"Paul says that Jesus took bread and gave thanks. He does not say to "set apart the elements from common use." He does not say to "invoke the Holy Spirit upon the elements." He knows nothing of any "consecration of the elements." There is no act of consecration of bread and wine. This means that there is no change in the status of the bread and wine. Just as God gives us life when we eat dead meat and vegetables — food that will rot if we don’t eat it — so He gives us New Kingdom Life when we eat bread and wine in the liturgy. By refusing to consecrate the bread and wine, we affirm that the grace of the sacrament comes from the Spirit, the Lord and Giver of Life."
It is an interesting move to suggest that refusal to consecrate the bread and wine affirms that the grace of the sacrament comes from the Spirit, the Lord and Giver of Life. Matthew and Mark explicitly say that Christ blessed the bread. Did he bless it with something other than the Spirit?
Jordan goes on to say,
"Asking the blessing before we eat at church is no different from asking the blessing before we eat at home. There is no other 'setting apart' involved."
I haven't read enough of Jordan's theology to situate his remarks in a larger doctrinal framework, but taken on the surface it seems indicative of a deeply unsacramental mentality which has much in common with modern evangelicalism but little resonance with the historic understanding of the church.
I wonder whether this is just another example of the zero-sum type of thinking that I identified in the article I wrote last December, 'A Critical Absence of the Divine: How a ‘Zero-Sum’ Theology Destroys Sacred Space.' I recalled how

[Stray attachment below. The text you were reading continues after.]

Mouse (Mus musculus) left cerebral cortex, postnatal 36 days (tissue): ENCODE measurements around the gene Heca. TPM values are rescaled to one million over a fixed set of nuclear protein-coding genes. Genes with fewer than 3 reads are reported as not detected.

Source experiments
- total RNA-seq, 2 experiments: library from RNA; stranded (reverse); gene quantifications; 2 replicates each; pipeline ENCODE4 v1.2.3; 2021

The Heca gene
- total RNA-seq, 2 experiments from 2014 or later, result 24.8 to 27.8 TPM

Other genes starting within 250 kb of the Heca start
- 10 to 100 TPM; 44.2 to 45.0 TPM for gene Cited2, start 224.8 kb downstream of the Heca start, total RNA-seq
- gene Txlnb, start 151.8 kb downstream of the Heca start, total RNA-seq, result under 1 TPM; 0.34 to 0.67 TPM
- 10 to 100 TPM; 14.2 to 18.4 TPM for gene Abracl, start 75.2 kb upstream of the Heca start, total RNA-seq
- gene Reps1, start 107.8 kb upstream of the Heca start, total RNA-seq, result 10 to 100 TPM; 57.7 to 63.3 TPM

Earlier in the month I asked a young theological student if he thought that asking God to bless our meal made any actual difference to the food. He said that it couldn’t possibly make a difference because then a human work would be achieving something. His words echoed Arthur Pink’s discussion of prayer in The Sovereignty of God, in which he took violent exception to an article on prayer where the author had declared that “prayer changes things, meaning that God changes things when men pray.” This also echoes Jeffrey Meyers‘ approach to prayer in his lecture on the Eucharist in the 2010 Auburn Avenue Pastors Conference: “The Necessity of the Reformation”. Significantly almost Meyers’ entire argument against the Roman Catholic doctrine of the Eucharist rested on the fact that it involved manipulating God through a human work. If carried to its logical extension, this approach comes very close to Jonathan Edwards’ complete elimination of secondary causality. If human work cannot achieve anything, if human work cannot be the instrumental means of causing God to do certain things (‘manipulation’ is simply a pejorative way of talking about secondary causality), then I am left wondering what the purpose of supplicatory prayers even is. Even though the reformed tradition has the categories for a robust theology of secondary causation (how many times have you heard that if God wills an end, He also wills the means to that end?), we tend to be uncomfortable with God working through means. Our default modus operandi is to think we are giving more to God by granting less to creation. The notion that God can be manipulated by human works is deeply problematic, even though the doctrine of God’s sovereign decrees ought to immediately situate such works in a context that renders them compatible with, rather than in competition to, our understanding of Providence.
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